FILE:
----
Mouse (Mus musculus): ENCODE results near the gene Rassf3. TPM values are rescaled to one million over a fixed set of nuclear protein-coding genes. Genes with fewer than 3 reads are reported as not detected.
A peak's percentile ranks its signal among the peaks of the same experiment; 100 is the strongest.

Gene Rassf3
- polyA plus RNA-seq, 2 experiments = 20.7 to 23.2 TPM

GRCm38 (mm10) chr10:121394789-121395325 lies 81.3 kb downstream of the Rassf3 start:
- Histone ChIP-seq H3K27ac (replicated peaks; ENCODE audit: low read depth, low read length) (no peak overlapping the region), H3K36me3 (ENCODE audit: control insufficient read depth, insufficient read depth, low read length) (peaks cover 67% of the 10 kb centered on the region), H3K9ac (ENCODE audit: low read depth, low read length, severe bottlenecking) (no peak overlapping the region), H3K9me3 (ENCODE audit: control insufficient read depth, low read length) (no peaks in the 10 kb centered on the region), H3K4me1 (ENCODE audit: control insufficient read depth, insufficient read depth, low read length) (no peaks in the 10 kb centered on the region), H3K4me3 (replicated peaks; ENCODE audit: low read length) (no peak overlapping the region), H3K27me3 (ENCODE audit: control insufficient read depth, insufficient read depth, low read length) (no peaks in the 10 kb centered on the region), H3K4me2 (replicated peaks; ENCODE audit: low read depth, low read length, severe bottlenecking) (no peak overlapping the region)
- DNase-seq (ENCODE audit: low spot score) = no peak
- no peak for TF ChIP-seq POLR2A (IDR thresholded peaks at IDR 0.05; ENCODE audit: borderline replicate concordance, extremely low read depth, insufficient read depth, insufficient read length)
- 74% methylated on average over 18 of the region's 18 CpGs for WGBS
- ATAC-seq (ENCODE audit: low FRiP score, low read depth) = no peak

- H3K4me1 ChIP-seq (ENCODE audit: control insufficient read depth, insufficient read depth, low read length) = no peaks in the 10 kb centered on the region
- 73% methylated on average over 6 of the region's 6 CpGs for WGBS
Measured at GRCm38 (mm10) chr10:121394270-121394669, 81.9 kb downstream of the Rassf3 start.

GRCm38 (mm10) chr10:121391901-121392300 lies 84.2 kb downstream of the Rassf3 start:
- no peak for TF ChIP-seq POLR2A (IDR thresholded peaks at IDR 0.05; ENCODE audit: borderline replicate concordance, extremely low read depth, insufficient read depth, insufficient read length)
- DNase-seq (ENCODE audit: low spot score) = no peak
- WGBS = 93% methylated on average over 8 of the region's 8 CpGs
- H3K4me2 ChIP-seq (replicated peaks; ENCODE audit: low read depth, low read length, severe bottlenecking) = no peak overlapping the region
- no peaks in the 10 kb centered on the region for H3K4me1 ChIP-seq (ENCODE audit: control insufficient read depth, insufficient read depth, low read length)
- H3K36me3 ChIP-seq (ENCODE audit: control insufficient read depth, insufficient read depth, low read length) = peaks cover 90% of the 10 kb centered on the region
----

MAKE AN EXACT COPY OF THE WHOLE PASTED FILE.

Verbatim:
Mouse (Mus musculus): ENCODE results near the gene Rassf3. TPM values are rescaled to one million over a fixed set of nuclear protein-coding genes. Genes with fewer than 3 reads are reported as not detected.
A peak's percentile ranks its signal among the peaks of the same experiment; 100 is the strongest.

Gene Rassf3
- polyA plus RNA-seq, 2 experiments = 20.7 to 23.2 TPM

GRCm38 (mm10) chr10:121394789-121395325 lies 81.3 kb downstream of the Rassf3 start:
- Histone ChIP-seq H3K27ac (replicated peaks; ENCODE audit: low read depth, low read length) (no peak overlapping the region), H3K36me3 (ENCODE audit: control insufficient read depth, insufficient read depth, low read length) (peaks cover 67% of the 10 kb centered on the region), H3K9ac (ENCODE audit: low read depth, low read length, severe bottlenecking) (no peak overlapping the region), H3K9me3 (ENCODE audit: control insufficient read depth, low read length) (no peaks in the 10 kb centered on the region), H3K4me1 (ENCODE audit: control insufficient read depth, insufficient read depth, low read length) (no peaks in the 10 kb centered on the region), H3K4me3 (replicated peaks; ENCODE audit: low read length) (no peak overlapping the region), H3K27me3 (ENCODE audit: control insufficient read depth, insufficient read depth, low read length) (no peaks in the 10 kb centered on the region), H3K4me2 (replicated peaks; ENCODE audit: low read depth, low read length, severe bottlenecking) (no peak overlapping the region)
- DNase-seq (ENCODE audit: low spot score) = no peak
- no peak for TF ChIP-seq POLR2A (IDR thresholded peaks at IDR 0.05; ENCODE audit: borderline replicate concordance, extremely low read depth, insufficient read depth, insufficient read length)
- 74% methylated on average over 18 of the region's 18 CpGs for WGBS
- ATAC-seq (ENCODE audit: low FRiP score, low read depth) = no peak

- H3K4me1 ChIP-seq (ENCODE audit: control insufficient read depth, insufficient read depth, low read length) = no peaks in the 10 kb centered on the region
- 73% methylated on average over 6 of the region's 6 CpGs for WGBS
Measured at GRCm38 (mm10) chr10:121394270-121394669, 81.9 kb downstream of the Rassf3 start.

GRCm38 (mm10) chr10:121391901-121392300 lies 84.2 kb downstream of the Rassf3 start:
- no peak for TF ChIP-seq POLR2A (IDR thresholded peaks at IDR 0.05; ENCODE audit: borderline replicate concordance, extremely low read depth, insufficient read depth, insufficient read length)
- DNase-seq (ENCODE audit: low spot score) = no peak
- WGBS = 93% methylated on average over 8 of the region's 8 CpGs
- H3K4me2 ChIP-seq (replicated peaks; ENCODE audit: low read depth, low read length, severe bottlenecking) = no peak overlapping the region
- no peaks in the 10 kb centered on the region for H3K4me1 ChIP-seq (ENCODE audit: control insufficient read depth, insufficient read depth, low read length)
- H3K36me3 ChIP-seq (ENCODE audit: control insufficient read depth, insufficient read depth, low read length) = peaks cover 90% of the 10 kb centered on the region